Association between IL-6 production in synovial explants from rheumatoid arthritis patients and clinical and imaging response to biologic treatment: A pilot study

Martin Andersen, Mikael Boesen, Karen Ellegaard, Kalle Söderström, Niels H. Søe, Pieter Spee, Ulrik G. W. Mørch, Søren Torp-Pedersen, Else M. Bartels, Bente Danneskiold-Samsøe, Lars Karlsson, Henning Bliddal

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The use of biologic disease modifying anti-rheumatic drugs (bDMARDs) significantly changed the treatment of rheumatoid arthritis (RA), however only 15 percent of these patients ever achieve remission. Thus, predicting patient responses to treatment and achieving disease control remains great challenges in RA. One possible solution put forth by the authors is the use of explants, in vitro culturing, of synovial tissue. This study examined the effects of bDMARDs on baseline RA synovial explants production of IL-6 with each individual’s clinical response to the same bDMARDs.

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Lower serum IgA is associated with COPD exacerbation risk in SPIROMICS

Nirupama Putcha, Gabriel G. Paul, Antoine Azar, Robert A. Wise, Wanda K. O’Neal, Mark T. Dransfield, Prescott G. Woodruff, Jeffrey L. Curtis, Alejandro P. Comellas, M. Bradley Drummond, Allison A. Lambert, Laura M. Paulin, Ashraf Fawzy, Richard E. Kanner, Robert Paine, III, MeiLan K. Han, Fernando J. Martinez, Russell P. Bowler, R. Graham Barr, Nadia N. Hansel, for the SPIROMICS investigators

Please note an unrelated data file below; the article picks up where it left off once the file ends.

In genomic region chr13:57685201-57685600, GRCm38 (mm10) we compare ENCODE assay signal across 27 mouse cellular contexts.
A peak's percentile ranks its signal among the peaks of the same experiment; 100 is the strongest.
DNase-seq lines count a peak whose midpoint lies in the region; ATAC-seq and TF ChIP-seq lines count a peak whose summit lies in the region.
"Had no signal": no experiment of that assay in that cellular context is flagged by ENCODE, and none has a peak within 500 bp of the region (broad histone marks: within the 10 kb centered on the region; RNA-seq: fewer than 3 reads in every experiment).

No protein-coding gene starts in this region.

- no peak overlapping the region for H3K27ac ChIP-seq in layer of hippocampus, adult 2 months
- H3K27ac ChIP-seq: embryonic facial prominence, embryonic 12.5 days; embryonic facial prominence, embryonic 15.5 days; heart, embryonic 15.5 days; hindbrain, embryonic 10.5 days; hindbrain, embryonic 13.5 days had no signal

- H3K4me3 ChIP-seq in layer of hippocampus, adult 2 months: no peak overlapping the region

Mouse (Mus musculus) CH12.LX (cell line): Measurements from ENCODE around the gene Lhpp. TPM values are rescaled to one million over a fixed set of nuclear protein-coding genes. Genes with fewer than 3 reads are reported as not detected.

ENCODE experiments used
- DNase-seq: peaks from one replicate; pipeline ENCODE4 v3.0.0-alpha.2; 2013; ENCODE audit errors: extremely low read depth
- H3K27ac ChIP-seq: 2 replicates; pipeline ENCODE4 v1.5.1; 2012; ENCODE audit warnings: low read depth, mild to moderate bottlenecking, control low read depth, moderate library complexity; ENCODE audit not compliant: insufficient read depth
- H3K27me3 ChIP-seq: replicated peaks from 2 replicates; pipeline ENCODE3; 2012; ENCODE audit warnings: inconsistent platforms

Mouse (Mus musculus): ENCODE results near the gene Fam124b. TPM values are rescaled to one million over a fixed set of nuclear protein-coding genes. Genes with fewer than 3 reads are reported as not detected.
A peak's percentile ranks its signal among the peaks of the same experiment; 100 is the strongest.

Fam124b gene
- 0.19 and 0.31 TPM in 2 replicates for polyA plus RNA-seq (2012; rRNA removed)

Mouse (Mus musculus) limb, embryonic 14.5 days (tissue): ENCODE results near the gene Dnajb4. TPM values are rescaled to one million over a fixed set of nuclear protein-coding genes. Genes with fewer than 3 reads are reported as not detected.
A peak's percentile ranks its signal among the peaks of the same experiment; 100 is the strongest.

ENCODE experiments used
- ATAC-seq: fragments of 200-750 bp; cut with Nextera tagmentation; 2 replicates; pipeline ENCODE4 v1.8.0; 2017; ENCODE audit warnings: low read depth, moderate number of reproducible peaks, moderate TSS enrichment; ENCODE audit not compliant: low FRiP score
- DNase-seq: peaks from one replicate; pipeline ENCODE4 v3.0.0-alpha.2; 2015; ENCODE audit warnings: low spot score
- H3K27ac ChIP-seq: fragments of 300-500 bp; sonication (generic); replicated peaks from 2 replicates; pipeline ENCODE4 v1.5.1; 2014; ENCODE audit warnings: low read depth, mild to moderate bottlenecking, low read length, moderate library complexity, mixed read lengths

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Chronic obstructive pulmonary disease (COPD) is a leading cause of death, not just in the US but also worldwide. Patients with COPD are at increased risk for various respiratory infections, which are main contributors to COPD exacerbations. Selective IgA deficiency is associated with higher risk of respiratory infections, however, a link between serum IgA levels and COPD disease activity has never been established. The goal of this study is to test the hypothesis that sub serum IgA levels is associated with increased morbidity in COPD patients, using participants from the SPIROMICS cohort. Serum was collected at enrollment, and IgA levels were measured using the Myriad RBM biomarker discovery platform. Deficient IgA was defined as <7mg/dL and subnormal level defined as ≤70mg/dL. Follow-up was conducted yearly at the clinic and quarterly by phone for up to 3 years.

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S100A12 and S100A8/9 Proteins are Biomarkers of Articular Disease Activity in Blau Syndrome

Lin Wang, Carlos D. Rosé, Kevin P. Foley, Jordi Anton, Brigitte Bader-Meunier, Philippe Brissaud, Gaelle Chédeville, Rolando Cimaz, Jorge Fernández-Martin, Catherin Guly, Eric Hachulla, Miroslav Harjacek, Friederike Mackensen, Rosa Merino, Consuelo Modesto, Antonio Naranjo Hernández, Christine Pajot, Athimalaipet V. Ramanan, Akaluck Thatayatikom, Caroline Thomée, Sebastiaan Vastert, Bart J. Votta, John Bertin, and Carin H. Wouters.

Rheumatology 2018